Cruise Ships Schedule to Port Again Amid COVID Surge, but Officials Say They’re Ready
January 7, 2022, 1:34 PM HST
* Updated January 7, 5:08 PM
Hawai‘i is in the midst of a surge in new COVID-19 cases, having set a new daily record this week with 508 cases on Thursday, Jan. 6, because of the highly transmissible Omicron variant that’s flared through the islands since landing on O‘ahu last month.
Cruise ships are scheduled to return to Hawai‘i Island this month, bringing with them thousands of passengers to the Big Island’s ports and shores.
Does the formula seem dangerous?
Experts are on alert, but not overly concerned, they said, as Big Island hospitals have the plans, resources and experience to handle the volume of new cases, even should they rise.
“I think we’ll need more beds but we’ll figure it out,” said Elena Cabatu, spokeswoman for Hilo Medical Center. “We have to.”
Eleven travel nurses are heading toward Hilo to add to the workforce at the medical center, but even more staffing help will be coming through a Federal Emergency Management Agency, FEMA, program specifically aimed at bolstering medical personnel during the pandemic. Those details haven’t been completed, but whatever the amount turns out to be, it will help the current staff on hand, Cabatu said.
One thing working in hospitals’ favor, at least so far, is that the Omicron variant doesn’t seem to have as severe symptoms as the other variants. It can seem more like a cold to some people who have it rather than the flu. In fact, of the 18 people hospitalized at HMC on Thursday for COVID, half of those were incidental patients, which means they went to the hospital with other concerns or symptoms and learned after testing that they also had COVID-19.
“They’re actually not exhibiting any symptoms,” Cabatu said, adding that wasn’t nearly as common with the other strains, especially the Delta variant.
Judy Donovan, spokeswoman at Kona Community Hospital, said Friday afternoon that almost all of the 17 people at the hospital in Kealakekua with COVID-19 are incidental patients. KCH today re-established its COVID unit at the hospital in response to the increased numbers. That unit had been closed for the last three weeks from lack of demand. Kona hospital has, however, requested four additional emergency room staff to help with the workload as the case numbers increase and as it waits for the FEMA agreement for additional staffing to finalize.
“We are prepared,” Donovan said.
It’s not to say the latest variant is a walk in the park for patients. Two COVID-19 patients at HMC are in the ICU ward and on Friday, the state reported three new deaths due to the virus out of the 3,586 new cases, along with 26 persons hospitalized.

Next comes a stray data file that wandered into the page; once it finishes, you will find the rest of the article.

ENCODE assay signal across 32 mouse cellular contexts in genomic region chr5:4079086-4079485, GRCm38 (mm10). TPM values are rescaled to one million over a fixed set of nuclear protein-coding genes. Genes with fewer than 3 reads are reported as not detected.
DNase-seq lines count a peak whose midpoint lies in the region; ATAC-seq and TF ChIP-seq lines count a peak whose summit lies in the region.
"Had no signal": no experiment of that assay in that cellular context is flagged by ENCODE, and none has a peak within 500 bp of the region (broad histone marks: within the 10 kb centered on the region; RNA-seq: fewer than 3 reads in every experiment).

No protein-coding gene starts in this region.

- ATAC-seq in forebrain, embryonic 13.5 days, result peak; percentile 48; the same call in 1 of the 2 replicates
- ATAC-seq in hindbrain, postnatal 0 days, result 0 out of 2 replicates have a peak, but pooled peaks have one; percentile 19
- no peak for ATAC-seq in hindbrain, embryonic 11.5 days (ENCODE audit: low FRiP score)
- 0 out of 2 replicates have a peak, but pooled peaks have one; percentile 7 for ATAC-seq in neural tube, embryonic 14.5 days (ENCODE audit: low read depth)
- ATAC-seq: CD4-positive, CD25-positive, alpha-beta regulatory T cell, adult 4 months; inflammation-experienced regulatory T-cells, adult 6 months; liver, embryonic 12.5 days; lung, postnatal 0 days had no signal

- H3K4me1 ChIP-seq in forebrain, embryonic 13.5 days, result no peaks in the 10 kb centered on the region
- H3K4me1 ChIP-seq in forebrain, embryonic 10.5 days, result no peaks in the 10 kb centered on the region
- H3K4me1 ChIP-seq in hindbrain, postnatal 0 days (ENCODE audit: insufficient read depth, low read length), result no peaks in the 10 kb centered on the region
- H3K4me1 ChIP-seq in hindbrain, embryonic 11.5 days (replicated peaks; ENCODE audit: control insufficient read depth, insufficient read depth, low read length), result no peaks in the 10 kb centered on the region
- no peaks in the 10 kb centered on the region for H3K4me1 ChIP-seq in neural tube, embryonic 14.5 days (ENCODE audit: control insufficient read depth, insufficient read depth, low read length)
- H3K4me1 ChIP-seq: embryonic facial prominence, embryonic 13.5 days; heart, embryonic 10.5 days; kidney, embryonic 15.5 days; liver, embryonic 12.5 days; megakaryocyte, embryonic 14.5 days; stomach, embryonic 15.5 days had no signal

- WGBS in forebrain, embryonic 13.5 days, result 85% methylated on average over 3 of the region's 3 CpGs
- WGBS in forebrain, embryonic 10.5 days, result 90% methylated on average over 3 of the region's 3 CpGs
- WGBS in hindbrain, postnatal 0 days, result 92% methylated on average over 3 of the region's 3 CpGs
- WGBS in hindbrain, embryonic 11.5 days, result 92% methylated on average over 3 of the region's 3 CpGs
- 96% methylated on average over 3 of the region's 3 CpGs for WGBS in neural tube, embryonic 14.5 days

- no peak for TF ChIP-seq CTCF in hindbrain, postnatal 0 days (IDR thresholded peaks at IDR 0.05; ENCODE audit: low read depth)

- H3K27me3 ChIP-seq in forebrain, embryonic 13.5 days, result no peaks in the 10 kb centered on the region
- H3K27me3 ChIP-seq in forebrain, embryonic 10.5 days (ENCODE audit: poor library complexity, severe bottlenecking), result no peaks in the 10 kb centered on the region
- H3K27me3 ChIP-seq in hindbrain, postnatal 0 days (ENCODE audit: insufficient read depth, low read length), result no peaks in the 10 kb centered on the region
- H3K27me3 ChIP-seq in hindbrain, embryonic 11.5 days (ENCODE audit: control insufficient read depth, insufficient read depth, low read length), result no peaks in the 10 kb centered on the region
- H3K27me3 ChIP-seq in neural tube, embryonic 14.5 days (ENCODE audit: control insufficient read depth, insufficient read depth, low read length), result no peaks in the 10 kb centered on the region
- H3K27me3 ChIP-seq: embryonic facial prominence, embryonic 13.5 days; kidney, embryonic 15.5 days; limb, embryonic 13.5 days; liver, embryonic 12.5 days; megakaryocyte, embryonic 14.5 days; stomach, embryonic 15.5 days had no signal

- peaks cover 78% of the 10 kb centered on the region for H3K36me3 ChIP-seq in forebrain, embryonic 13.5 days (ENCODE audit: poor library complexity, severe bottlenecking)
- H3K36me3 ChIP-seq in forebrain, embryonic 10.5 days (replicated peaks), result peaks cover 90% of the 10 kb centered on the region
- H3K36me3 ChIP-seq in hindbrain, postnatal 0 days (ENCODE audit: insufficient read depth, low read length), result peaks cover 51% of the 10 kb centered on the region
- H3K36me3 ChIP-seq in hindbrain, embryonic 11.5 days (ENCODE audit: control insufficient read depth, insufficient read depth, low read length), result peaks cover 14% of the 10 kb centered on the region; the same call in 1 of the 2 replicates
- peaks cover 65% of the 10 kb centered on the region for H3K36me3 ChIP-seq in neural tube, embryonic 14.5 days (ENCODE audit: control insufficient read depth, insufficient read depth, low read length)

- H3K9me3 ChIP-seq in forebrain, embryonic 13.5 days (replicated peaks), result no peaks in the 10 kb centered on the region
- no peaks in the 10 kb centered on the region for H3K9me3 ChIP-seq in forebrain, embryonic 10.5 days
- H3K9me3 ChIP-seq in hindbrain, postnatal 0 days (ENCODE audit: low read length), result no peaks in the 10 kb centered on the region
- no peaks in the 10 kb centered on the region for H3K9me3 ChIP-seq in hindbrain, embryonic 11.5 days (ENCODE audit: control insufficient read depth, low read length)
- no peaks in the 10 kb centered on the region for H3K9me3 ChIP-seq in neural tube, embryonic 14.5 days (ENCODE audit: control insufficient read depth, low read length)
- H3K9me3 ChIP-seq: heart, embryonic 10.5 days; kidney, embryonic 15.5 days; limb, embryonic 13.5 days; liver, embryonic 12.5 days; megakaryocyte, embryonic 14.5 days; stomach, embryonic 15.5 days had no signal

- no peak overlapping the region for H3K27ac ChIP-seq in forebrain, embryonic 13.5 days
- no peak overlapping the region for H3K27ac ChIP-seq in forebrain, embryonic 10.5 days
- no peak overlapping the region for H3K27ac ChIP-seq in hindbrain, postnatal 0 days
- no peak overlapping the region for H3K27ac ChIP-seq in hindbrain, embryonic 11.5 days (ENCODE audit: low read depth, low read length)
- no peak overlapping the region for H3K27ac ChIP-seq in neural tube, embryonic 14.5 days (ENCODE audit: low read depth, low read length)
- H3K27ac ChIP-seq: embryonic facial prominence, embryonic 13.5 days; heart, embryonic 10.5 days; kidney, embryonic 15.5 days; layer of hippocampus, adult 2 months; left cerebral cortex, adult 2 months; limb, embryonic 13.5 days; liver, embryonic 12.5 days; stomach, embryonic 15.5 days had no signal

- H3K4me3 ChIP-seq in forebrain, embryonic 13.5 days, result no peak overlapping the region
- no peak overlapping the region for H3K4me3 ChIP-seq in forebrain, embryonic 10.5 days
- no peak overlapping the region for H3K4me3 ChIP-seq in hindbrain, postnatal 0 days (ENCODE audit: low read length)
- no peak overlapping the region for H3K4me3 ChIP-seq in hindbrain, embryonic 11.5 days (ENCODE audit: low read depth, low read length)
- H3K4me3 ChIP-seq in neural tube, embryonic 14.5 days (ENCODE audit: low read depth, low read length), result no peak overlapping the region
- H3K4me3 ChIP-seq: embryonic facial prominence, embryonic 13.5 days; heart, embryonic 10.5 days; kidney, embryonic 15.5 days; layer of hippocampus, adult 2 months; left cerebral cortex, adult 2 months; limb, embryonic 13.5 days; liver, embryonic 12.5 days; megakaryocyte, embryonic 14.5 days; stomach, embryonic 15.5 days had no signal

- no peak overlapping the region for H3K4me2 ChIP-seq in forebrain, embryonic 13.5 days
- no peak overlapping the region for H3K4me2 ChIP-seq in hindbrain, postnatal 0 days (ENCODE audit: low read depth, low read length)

Half of the COVID patients at HMC have been vaccinated, too. The emergency department is seeing around a high of 130-150 patients per day that include 25-35 COVID-positive patients per day who test positive in the community and come to HMC mainly for antibody monoclonal treatment. Very few patients are admitted out of these visits.
But the sheer volume of people the virus is infecting will put a strain on resources, even if only a fraction of the people who are infected actually require it, Cabatu pointed out. The medical center has high census protocols ready to implement should the demand for beds increase. High census protocols are plans to accommodate a need in additional beds and medical care, which is what the hospital put in place during the worst of the Delta-variant days.
Big Island’s population is expected to swell in a couple of weeks, too, at least for a few hours.
On Tuesday, the State of Hawai‘i announced that it had reached a port agreement with NCL and Carnival cruise ships that allows for their return to shores around the state. According to the state’s Department of Transportation and the Hawaii Port Call website, cruise ships are scheduled to return to Hilo and Kona next week.
The Grand Princess, with 3,006 guests, is scheduled to land in Hilo at 8 a.m. Jan. 11.
A representative at HDOT on O‘ahu told Big Island Now that all ships will port in O‘ahu first as a precaution, as the more populous island has the medical resources needed should any of the ships need copious care once they arrive. Enhanced testing measures and Safe Travel Program protocols are a part of the port and travel agreement as well.
On the Kona side, the first port is scheduled for Jan. 13 when the 594-passenger The World sails in. The port agreement with World is still pending, but is expected to go.
The Pride of America, with 2,300 passengers, was scheduled to port in Kailua-Kona on multiple stops in January, but the company said in an email that due to health and safety concerns, all its Pride of America ships scheduled to embark prior Feb. 26 have been cancelled. That leaves that major cruise line not coming until early March.
Hawai‘i Island Mayor Mitch Roth’s Office issued a press release, titled “Mayor Roth Doubles Down on No Change Stance to COVID Rules,” on Thursday stating that the county isn’t planning to tweak any of its safety protocols despite the increase in cases recently.
The emergency rules outlined in the Roth’s COVID-19 Second Amended Emergency Rule No. 19 allow for social gatherings of 100 outdoors and 10 indoors, as well as full capacity for business operations.
On Friday, the mayor, who’s fully recovered after having come down with the virus over the holiday break despite being vaccinated and boosted, told Big Island Now that the county will continue to monitor the situation but doesn’t feel a change in rules would prove especially advantageous given the fact that the cases aren’t as severe as prior strains, CDC guidelines are being followed, and hospitals have plans in place to accommodate the numbers.
Friday’s new case numbers were almost half of Thursday’s spike, he pointed out.
“At this time, I don’t see anything we can do that would make a significant difference,” he said.